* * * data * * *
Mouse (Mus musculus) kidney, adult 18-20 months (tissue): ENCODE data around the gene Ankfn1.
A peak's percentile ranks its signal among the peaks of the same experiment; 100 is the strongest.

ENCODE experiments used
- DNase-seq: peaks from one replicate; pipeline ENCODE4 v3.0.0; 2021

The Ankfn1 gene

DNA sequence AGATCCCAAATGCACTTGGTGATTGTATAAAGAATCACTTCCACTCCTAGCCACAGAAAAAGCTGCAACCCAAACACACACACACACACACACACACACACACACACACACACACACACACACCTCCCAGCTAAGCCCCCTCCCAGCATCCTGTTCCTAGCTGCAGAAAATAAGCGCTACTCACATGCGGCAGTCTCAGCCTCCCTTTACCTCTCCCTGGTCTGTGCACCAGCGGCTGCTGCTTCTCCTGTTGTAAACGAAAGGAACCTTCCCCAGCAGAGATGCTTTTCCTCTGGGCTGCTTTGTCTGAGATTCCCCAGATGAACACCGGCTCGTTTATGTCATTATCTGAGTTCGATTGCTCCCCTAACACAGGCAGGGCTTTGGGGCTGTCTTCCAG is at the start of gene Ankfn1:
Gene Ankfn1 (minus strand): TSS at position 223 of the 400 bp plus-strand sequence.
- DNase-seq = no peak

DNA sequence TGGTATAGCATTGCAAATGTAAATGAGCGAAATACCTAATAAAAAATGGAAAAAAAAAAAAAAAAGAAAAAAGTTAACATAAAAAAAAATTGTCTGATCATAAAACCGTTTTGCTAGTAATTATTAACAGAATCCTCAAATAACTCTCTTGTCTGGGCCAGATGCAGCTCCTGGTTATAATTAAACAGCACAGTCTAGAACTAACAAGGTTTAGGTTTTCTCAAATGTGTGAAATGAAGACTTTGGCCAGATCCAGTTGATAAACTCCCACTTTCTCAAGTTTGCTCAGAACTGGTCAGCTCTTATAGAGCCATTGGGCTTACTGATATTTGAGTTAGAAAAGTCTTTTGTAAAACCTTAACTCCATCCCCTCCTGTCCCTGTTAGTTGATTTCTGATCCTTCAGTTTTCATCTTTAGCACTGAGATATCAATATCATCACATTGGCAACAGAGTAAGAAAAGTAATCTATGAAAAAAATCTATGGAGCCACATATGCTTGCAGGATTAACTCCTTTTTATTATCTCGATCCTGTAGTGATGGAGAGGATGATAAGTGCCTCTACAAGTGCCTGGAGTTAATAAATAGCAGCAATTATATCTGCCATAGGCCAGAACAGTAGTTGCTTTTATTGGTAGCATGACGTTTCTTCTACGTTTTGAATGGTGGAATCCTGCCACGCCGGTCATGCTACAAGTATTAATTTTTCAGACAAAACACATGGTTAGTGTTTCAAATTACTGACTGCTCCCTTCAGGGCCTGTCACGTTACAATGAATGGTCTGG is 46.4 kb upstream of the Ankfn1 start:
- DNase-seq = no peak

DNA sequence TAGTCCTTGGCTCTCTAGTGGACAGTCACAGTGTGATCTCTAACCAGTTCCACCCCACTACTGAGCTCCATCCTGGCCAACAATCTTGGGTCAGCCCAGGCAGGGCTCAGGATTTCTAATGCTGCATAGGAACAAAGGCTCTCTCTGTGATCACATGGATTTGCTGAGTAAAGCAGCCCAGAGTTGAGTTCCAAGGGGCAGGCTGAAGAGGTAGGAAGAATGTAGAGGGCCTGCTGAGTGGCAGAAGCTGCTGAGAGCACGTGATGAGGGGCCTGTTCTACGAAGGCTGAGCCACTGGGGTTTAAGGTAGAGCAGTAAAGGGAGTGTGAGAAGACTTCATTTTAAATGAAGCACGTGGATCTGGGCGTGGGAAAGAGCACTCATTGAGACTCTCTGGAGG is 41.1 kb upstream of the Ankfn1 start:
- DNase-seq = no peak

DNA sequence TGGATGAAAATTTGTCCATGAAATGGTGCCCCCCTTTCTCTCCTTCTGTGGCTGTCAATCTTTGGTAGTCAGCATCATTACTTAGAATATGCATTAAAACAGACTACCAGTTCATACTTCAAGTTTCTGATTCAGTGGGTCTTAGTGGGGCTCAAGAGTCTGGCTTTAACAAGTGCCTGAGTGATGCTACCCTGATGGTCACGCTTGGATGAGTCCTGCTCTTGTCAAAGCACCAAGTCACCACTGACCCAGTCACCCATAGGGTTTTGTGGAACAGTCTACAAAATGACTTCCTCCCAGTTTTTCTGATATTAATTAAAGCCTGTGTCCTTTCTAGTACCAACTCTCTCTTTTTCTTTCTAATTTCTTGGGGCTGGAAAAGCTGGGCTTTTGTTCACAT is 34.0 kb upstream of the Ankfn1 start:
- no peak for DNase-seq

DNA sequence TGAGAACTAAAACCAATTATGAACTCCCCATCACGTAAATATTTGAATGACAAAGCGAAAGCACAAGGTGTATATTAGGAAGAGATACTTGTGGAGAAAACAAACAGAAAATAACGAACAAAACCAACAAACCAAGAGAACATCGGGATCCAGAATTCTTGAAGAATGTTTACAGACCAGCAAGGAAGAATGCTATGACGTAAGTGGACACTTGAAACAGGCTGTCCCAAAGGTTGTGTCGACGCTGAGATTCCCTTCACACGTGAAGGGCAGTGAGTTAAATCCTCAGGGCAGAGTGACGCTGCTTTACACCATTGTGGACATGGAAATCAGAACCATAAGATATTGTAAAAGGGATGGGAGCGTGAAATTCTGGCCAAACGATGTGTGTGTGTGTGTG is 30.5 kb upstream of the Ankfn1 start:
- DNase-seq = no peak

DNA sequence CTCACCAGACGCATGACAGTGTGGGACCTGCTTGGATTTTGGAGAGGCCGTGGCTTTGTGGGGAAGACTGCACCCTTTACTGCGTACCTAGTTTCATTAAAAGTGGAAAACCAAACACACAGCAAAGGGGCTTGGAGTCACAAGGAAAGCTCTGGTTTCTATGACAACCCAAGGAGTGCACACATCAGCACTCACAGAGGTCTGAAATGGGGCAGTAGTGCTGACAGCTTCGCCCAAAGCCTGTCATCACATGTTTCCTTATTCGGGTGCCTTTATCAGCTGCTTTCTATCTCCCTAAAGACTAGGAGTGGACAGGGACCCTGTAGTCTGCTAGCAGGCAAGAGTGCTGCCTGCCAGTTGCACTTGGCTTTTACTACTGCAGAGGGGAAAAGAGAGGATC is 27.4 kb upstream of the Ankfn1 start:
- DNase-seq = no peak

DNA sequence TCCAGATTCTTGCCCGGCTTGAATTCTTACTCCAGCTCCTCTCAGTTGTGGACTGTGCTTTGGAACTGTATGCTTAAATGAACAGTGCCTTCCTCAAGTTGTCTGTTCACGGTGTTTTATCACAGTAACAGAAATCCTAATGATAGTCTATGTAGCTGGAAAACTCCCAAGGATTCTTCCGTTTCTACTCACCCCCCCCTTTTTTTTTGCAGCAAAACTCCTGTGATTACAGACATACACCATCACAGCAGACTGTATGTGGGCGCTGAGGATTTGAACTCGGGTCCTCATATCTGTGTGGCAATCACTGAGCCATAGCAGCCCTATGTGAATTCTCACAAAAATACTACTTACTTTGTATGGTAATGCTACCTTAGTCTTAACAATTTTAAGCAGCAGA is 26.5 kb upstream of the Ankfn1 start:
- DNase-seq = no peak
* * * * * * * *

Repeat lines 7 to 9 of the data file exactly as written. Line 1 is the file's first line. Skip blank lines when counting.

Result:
Gene Ankfn1 (minus strand): TSS at position 223 of the 400 bp plus-strand sequence.
- DNase-seq = no peak

DNA sequence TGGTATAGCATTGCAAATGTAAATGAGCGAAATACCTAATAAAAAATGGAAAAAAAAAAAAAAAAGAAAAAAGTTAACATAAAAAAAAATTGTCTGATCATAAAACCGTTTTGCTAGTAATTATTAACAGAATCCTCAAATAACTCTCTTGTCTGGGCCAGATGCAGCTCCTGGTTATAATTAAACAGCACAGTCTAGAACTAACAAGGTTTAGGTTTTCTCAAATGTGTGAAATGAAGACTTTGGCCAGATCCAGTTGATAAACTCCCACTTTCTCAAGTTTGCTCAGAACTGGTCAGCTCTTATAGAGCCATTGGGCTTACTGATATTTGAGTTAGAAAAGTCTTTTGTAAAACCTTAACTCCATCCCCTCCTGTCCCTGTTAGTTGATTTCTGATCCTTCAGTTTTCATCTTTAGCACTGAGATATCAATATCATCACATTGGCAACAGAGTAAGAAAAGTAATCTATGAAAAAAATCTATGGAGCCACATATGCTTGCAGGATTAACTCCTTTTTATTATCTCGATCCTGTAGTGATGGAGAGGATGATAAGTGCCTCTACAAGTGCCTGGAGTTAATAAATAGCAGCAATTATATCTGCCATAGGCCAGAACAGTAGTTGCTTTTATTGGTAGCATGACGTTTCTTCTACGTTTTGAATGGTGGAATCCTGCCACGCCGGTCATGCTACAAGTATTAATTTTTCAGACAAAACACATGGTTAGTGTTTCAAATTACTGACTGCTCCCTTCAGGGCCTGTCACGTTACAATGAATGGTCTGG is 46.4 kb upstream of the Ankfn1 start: